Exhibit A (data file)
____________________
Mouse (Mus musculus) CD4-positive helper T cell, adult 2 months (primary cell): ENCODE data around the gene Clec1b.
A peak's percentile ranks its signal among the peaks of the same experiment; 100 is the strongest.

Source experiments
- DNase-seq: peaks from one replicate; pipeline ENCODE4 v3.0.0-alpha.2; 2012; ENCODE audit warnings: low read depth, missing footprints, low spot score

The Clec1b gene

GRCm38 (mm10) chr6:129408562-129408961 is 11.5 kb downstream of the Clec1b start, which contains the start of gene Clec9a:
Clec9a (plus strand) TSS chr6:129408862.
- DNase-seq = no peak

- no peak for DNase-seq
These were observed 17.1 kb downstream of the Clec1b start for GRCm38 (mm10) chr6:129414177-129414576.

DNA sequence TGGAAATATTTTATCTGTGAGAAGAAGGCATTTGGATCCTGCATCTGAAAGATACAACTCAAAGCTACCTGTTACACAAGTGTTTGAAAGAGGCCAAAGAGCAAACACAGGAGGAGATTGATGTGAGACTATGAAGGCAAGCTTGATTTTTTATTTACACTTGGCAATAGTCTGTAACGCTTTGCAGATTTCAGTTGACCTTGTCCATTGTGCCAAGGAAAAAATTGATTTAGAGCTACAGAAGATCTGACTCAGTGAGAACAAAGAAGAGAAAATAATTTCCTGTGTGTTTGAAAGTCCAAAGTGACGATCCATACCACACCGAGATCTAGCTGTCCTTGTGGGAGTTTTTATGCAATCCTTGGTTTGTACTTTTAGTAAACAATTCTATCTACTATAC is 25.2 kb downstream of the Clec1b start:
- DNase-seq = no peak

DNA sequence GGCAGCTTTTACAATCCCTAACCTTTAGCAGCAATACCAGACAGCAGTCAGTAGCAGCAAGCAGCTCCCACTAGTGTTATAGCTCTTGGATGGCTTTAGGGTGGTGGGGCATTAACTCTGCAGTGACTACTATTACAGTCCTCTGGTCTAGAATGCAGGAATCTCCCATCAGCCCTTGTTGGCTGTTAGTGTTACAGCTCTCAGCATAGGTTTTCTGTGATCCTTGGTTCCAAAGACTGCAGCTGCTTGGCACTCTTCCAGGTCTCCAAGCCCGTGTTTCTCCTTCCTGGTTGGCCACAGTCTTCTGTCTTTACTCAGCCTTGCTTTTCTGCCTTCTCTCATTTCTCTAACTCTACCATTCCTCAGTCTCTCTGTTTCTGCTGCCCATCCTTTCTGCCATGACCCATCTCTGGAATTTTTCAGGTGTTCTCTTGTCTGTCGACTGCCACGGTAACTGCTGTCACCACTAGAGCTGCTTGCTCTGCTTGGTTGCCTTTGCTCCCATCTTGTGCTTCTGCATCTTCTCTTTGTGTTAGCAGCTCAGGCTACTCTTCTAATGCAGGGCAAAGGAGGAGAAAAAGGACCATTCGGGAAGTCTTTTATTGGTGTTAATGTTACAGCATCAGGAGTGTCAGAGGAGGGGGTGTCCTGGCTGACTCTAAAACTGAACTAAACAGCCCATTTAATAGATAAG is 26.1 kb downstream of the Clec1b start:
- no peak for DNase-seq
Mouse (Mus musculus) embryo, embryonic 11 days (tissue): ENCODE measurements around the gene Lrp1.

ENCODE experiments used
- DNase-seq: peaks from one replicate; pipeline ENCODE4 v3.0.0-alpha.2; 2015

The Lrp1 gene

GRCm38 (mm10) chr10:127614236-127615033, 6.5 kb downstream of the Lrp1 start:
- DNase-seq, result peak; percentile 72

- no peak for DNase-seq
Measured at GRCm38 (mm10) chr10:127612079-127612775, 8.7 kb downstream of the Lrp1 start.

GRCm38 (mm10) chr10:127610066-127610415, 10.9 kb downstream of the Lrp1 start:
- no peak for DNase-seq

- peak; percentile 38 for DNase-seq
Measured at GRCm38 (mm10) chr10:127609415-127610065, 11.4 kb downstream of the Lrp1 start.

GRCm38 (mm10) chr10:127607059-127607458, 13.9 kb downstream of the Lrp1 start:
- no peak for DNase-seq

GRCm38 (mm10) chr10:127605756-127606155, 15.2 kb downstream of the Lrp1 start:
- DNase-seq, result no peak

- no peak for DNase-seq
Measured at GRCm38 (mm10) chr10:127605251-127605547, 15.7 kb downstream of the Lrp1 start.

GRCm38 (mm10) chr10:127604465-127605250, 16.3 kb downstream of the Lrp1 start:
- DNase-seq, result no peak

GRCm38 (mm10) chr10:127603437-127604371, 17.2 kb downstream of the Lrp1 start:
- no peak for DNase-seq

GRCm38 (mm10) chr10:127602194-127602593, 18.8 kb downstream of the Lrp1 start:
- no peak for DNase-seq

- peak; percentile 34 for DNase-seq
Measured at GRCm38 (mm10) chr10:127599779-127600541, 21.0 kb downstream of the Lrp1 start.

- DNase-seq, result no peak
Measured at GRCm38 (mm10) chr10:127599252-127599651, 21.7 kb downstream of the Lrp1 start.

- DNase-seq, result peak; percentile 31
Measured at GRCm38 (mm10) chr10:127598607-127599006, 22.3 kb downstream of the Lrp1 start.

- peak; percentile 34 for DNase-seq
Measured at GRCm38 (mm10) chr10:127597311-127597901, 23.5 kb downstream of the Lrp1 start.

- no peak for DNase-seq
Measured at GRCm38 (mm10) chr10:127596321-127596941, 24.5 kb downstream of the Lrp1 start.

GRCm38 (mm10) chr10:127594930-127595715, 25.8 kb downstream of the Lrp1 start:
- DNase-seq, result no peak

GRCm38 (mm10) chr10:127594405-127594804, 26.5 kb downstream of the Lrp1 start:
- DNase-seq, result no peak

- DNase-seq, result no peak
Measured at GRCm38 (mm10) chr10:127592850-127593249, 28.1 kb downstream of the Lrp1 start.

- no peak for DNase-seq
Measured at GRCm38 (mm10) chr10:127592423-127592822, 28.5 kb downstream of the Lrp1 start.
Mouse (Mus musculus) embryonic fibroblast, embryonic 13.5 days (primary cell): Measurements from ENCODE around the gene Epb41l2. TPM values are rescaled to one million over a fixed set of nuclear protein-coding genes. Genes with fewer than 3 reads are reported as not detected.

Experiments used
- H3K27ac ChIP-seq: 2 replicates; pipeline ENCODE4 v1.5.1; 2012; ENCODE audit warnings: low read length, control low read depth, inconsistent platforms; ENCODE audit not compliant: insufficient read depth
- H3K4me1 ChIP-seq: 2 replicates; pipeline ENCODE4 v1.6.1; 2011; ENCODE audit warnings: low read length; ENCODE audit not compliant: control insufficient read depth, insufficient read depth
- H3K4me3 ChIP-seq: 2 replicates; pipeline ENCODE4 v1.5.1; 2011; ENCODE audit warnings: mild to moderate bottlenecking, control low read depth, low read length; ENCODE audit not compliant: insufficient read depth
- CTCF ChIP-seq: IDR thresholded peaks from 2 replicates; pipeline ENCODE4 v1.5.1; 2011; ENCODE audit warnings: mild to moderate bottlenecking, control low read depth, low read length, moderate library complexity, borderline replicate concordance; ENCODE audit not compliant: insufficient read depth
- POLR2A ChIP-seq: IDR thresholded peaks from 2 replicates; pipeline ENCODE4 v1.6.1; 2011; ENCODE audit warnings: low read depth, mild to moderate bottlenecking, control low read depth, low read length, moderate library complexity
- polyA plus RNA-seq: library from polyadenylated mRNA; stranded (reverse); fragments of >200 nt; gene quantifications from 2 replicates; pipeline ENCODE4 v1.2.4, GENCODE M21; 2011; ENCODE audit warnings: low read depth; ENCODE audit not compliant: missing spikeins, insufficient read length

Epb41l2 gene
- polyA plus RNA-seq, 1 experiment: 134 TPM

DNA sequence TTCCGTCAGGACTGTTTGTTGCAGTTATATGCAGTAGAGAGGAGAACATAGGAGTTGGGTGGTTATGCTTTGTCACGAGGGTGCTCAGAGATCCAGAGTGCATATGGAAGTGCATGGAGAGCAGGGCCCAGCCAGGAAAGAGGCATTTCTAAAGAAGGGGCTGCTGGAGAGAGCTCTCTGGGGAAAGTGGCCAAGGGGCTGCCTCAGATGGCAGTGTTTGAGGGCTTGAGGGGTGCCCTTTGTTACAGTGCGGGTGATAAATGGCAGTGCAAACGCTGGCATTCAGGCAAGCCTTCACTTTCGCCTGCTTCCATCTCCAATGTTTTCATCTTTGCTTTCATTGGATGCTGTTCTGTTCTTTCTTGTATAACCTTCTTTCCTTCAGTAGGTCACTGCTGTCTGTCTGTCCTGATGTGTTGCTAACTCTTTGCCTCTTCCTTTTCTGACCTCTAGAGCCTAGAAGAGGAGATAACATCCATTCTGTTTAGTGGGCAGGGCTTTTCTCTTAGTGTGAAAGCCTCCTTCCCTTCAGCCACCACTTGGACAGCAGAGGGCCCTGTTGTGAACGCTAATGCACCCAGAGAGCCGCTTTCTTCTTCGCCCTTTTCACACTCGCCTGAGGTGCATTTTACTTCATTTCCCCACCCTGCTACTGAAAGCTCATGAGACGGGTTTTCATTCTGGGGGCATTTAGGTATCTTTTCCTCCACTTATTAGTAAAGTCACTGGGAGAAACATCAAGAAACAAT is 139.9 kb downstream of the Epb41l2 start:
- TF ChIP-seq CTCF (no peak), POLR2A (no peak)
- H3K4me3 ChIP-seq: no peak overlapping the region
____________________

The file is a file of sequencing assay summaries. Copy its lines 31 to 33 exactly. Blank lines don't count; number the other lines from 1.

- no peak for DNase-seq
Measured at GRCm38 (mm10) chr10:127605251-127605547, 15.7 kb downstream of the Lrp1 start.

GRCm38 (mm10) chr10:127604465-127605250, 16.3 kb downstream of the Lrp1 start: